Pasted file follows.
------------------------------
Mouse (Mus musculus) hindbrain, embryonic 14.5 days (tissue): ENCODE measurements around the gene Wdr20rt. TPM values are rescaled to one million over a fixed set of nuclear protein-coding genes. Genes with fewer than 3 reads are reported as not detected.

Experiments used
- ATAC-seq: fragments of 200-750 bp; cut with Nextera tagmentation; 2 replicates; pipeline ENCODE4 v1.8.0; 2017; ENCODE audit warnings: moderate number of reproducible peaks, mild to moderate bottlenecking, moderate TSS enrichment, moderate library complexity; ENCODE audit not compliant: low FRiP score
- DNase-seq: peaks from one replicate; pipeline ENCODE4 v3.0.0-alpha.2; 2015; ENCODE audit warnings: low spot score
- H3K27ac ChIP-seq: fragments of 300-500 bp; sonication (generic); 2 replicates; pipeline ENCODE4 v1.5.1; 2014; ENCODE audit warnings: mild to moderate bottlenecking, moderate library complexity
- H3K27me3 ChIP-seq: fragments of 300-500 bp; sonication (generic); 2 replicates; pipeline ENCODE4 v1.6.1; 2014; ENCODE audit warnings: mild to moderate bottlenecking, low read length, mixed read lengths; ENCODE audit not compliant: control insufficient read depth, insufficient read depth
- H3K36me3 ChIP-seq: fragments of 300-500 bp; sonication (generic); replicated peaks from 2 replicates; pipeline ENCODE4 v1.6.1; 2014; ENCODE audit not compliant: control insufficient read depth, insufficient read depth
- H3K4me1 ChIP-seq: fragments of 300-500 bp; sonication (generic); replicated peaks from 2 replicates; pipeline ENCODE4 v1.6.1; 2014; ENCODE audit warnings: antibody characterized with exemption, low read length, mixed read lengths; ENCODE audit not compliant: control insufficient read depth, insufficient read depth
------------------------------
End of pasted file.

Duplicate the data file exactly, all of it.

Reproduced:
Mouse (Mus musculus) hindbrain, embryonic 14.5 days (tissue): ENCODE measurements around the gene Wdr20rt. TPM values are rescaled to one million over a fixed set of nuclear protein-coding genes. Genes with fewer than 3 reads are reported as not detected.

Experiments used
- ATAC-seq: fragments of 200-750 bp; cut with Nextera tagmentation; 2 replicates; pipeline ENCODE4 v1.8.0; 2017; ENCODE audit warnings: moderate number of reproducible peaks, mild to moderate bottlenecking, moderate TSS enrichment, moderate library complexity; ENCODE audit not compliant: low FRiP score
- DNase-seq: peaks from one replicate; pipeline ENCODE4 v3.0.0-alpha.2; 2015; ENCODE audit warnings: low spot score
- H3K27ac ChIP-seq: fragments of 300-500 bp; sonication (generic); 2 replicates; pipeline ENCODE4 v1.5.1; 2014; ENCODE audit warnings: mild to moderate bottlenecking, moderate library complexity
- H3K27me3 ChIP-seq: fragments of 300-500 bp; sonication (generic); 2 replicates; pipeline ENCODE4 v1.6.1; 2014; ENCODE audit warnings: mild to moderate bottlenecking, low read length, mixed read lengths; ENCODE audit not compliant: control insufficient read depth, insufficient read depth
- H3K36me3 ChIP-seq: fragments of 300-500 bp; sonication (generic); replicated peaks from 2 replicates; pipeline ENCODE4 v1.6.1; 2014; ENCODE audit not compliant: control insufficient read depth, insufficient read depth
- H3K4me1 ChIP-seq: fragments of 300-500 bp; sonication (generic); replicated peaks from 2 replicates; pipeline ENCODE4 v1.6.1; 2014; ENCODE audit warnings: antibody characterized with exemption, low read length, mixed read lengths; ENCODE audit not compliant: control insufficient read depth, insufficient read depth